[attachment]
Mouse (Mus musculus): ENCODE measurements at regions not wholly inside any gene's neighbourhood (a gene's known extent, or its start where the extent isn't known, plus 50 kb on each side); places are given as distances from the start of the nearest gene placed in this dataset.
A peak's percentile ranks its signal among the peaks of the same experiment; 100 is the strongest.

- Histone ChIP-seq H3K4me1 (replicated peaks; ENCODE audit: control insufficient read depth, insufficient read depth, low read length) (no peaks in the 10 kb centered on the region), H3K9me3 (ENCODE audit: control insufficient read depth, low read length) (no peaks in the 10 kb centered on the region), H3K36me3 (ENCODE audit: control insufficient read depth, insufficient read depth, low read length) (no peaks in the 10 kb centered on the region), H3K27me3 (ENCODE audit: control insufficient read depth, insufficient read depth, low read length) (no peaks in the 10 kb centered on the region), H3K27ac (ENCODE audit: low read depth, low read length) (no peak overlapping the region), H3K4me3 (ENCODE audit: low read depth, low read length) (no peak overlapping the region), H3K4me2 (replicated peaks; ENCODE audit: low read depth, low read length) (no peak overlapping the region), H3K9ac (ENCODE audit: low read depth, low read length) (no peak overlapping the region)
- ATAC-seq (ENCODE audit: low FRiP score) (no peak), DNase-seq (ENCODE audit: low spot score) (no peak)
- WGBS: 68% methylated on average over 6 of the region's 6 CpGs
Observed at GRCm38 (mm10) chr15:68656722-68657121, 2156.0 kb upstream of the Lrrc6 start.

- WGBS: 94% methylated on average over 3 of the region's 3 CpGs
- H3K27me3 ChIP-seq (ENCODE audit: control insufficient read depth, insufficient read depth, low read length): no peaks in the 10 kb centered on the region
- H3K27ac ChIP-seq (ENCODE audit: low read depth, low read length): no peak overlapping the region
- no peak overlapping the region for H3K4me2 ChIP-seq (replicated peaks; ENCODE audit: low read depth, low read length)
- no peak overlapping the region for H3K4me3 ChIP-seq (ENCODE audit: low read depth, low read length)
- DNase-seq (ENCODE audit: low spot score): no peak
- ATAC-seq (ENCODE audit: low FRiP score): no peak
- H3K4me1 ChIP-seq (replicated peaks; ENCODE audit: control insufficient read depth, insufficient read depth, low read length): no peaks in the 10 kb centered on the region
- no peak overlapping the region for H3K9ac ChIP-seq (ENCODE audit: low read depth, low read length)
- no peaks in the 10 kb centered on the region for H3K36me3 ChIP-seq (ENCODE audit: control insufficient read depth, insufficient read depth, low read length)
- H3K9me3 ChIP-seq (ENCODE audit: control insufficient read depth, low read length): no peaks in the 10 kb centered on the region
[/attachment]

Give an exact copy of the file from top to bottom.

Mouse (Mus musculus): ENCODE measurements at regions not wholly inside any gene's neighbourhood (a gene's known extent, or its start where the extent isn't known, plus 50 kb on each side); places are given as distances from the start of the nearest gene placed in this dataset.
A peak's percentile ranks its signal among the peaks of the same experiment; 100 is the strongest.

- Histone ChIP-seq H3K4me1 (replicated peaks; ENCODE audit: control insufficient read depth, insufficient read depth, low read length) (no peaks in the 10 kb centered on the region), H3K9me3 (ENCODE audit: control insufficient read depth, low read length) (no peaks in the 10 kb centered on the region), H3K36me3 (ENCODE audit: control insufficient read depth, insufficient read depth, low read length) (no peaks in the 10 kb centered on the region), H3K27me3 (ENCODE audit: control insufficient read depth, insufficient read depth, low read length) (no peaks in the 10 kb centered on the region), H3K27ac (ENCODE audit: low read depth, low read length) (no peak overlapping the region), H3K4me3 (ENCODE audit: low read depth, low read length) (no peak overlapping the region), H3K4me2 (replicated peaks; ENCODE audit: low read depth, low read length) (no peak overlapping the region), H3K9ac (ENCODE audit: low read depth, low read length) (no peak overlapping the region)
- ATAC-seq (ENCODE audit: low FRiP score) (no peak), DNase-seq (ENCODE audit: low spot score) (no peak)
- WGBS: 68% methylated on average over 6 of the region's 6 CpGs
Observed at GRCm38 (mm10) chr15:68656722-68657121, 2156.0 kb upstream of the Lrrc6 start.

- WGBS: 94% methylated on average over 3 of the region's 3 CpGs
- H3K27me3 ChIP-seq (ENCODE audit: control insufficient read depth, insufficient read depth, low read length): no peaks in the 10 kb centered on the region
- H3K27ac ChIP-seq (ENCODE audit: low read depth, low read length): no peak overlapping the region
- no peak overlapping the region for H3K4me2 ChIP-seq (replicated peaks; ENCODE audit: low read depth, low read length)
- no peak overlapping the region for H3K4me3 ChIP-seq (ENCODE audit: low read depth, low read length)
- DNase-seq (ENCODE audit: low spot score): no peak
- ATAC-seq (ENCODE audit: low FRiP score): no peak
- H3K4me1 ChIP-seq (replicated peaks; ENCODE audit: control insufficient read depth, insufficient read depth, low read length): no peaks in the 10 kb centered on the region
- no peak overlapping the region for H3K9ac ChIP-seq (ENCODE audit: low read depth, low read length)
- no peaks in the 10 kb centered on the region for H3K36me3 ChIP-seq (ENCODE audit: control insufficient read depth, insufficient read depth, low read length)
- H3K9me3 ChIP-seq (ENCODE audit: control insufficient read depth, low read length): no peaks in the 10 kb centered on the region